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Lorraine Chaffer's curator insight, December 3, 2013 1:57 AM

Environmental management -.coastal and marine environments.

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Happy GIS Day

Seth Dixon's insight:

Happy GIS day!  Discover some great GIS resources that you can use in the classroom to help students gain spatial thinking skills and expand their global awareness.  Don't think there is a career for you in geography?  Think again.  


Tagsmapping, GISESRIgeography education, geospatial, edtech.

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Bonnie Bracey Sutton's curator insight, November 21, 2013 3:46 AM

Interesting, educational and new learning for some.

Pájaro Chogüí's curator insight, November 26, 2013 4:42 PM

torne47@yahoo.es

 

Mr Inniss's curator insight, July 21, 7:03 PM

Well, you may have missed 2013, but the next one is going on in Birmingham on the 20th of November: http://www.gisday.com/gis-day-events-map.html

 

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Guide to Earth Explorer for Landsat 8

Guide to Earth Explorer for Landsat 8 | Geography Education | Scoop.it

The Landsat Data Continuity Mission is now Landsat 8, and that means images are now public (woohoo!). NASA handed control of the satellite to the USGS earlier this year (May 30, 2013), and calibrated imagery is available through the Earth Explorer. Unfortunately, the Earth Explorer interface is a bit of a pain, so I’ve put together a guide to make it easier.

Seth Dixon's insight:

If you have been afraid to download remotely sensed images, this is a very-user friendly, step-by-step guide on how to download Landsat 8 data (and many other geospatial datasets)  using Earth Explorer from USGS.  


Tagsremote sensing, geospatial.

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Sharrock's curator insight, November 7, 2013 1:36 PM

Looks like a cool tool for mapping activities.

Chris Cividino's curator insight, November 8, 2013 12:09 AM

The Landsat program is an essential tool for geographers when they are studying GIS. Without this data, Google Earth and many of the other mapping programs we love so much would not be possible.

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Can We Save Venice?

Can We Save Venice? | Geography Education | Scoop.it
Seth Dixon's insight:

Venice is sinking--no news there.  Some of the sinking is natural based on the geomorphological processes on being in a lagoon and some is based on how people have modified the physical landscape.  The GREEN on the map represents restoration efforts to stabilize the city while the RED indicates that human-caused activities have produced sinking.  Additionally in this new study, researchers have used remote sensing data to differentiate between the anthropogenic sinking (human-caused sinking) and the natural sinking in Venice.  This city is a perfect example of the three major types of human and environmental interactions [we 1) depend on the environment, 2) adapt to the environment and 3) modify the environment] and shows the issues associated with these interactions.  Click here for a hi-res image of Venice and to see why I love the city.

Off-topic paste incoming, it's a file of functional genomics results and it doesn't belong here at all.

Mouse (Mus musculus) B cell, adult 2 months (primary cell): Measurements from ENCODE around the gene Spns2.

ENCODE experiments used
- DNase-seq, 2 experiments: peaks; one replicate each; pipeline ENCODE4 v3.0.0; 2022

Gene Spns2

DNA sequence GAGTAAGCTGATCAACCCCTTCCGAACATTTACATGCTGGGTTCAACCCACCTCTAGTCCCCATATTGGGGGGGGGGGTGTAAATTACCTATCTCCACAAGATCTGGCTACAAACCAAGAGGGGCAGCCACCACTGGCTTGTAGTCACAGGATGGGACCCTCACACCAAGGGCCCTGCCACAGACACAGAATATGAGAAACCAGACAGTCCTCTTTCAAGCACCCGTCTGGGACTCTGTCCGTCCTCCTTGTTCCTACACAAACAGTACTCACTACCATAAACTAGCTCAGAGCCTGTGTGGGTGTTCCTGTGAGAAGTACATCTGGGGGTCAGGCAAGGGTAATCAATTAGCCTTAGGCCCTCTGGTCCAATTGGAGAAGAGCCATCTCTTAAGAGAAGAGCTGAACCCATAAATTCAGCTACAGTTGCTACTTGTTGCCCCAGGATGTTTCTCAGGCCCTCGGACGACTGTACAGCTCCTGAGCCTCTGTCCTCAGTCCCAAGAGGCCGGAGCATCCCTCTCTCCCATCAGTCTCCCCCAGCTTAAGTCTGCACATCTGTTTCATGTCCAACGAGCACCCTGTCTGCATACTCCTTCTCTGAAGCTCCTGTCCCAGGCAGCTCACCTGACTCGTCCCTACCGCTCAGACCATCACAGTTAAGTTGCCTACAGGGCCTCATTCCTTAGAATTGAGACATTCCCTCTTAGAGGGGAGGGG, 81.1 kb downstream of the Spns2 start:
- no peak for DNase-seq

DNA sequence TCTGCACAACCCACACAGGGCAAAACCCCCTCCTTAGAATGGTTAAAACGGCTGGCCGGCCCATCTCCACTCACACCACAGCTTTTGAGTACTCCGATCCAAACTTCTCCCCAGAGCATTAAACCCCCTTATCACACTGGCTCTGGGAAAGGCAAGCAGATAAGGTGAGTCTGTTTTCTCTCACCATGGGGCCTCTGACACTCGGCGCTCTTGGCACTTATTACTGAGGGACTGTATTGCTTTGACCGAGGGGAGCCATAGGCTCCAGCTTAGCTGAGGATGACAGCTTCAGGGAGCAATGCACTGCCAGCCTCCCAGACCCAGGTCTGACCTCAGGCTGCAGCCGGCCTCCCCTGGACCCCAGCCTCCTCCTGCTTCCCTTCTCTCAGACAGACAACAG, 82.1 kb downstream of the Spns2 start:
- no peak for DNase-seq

Tags: remote sensing, geospatial, physical, environment, geomorphology, erosion, environment modify.

 

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Jason Wilhelm's curator insight, October 7, 2013 12:42 PM

This detailed account of the problems faced by the people, and city, of Venice is a great account of the idea of Human Environment Interaction that is central to Human Geography. Human actions are causing the city to sink while more human actions are attempting to raise the city out of the water.

Courtney Burns's curator insight, November 28, 2013 3:24 PM

It is no surprise to anyone that one day the beautiful city of Venice will one day be completely submerged under water. However looking at this map makes it hopeful that the process may be slowed down or even stopped! Looking at the map the green boxes represent the parts of Venice that have been uplifted, while the red boxes represent the parts that are sinking. What was surprising was that there appeared to be more green boxes on the map than red. Most of the boxes, both green and red, are along the coastline. I would think since most of the damage is along the coast line it would be a little easier to try and uplift. Hopefully the green boxes can make up for the red boxes in order to keep Venice from continually sinking. With these advances who knows where we will be in even another twenty years. We may be able to continue to uplift Venice to prevent it from submerging under water. It appears that the city is making progress in this process from the data given in the map.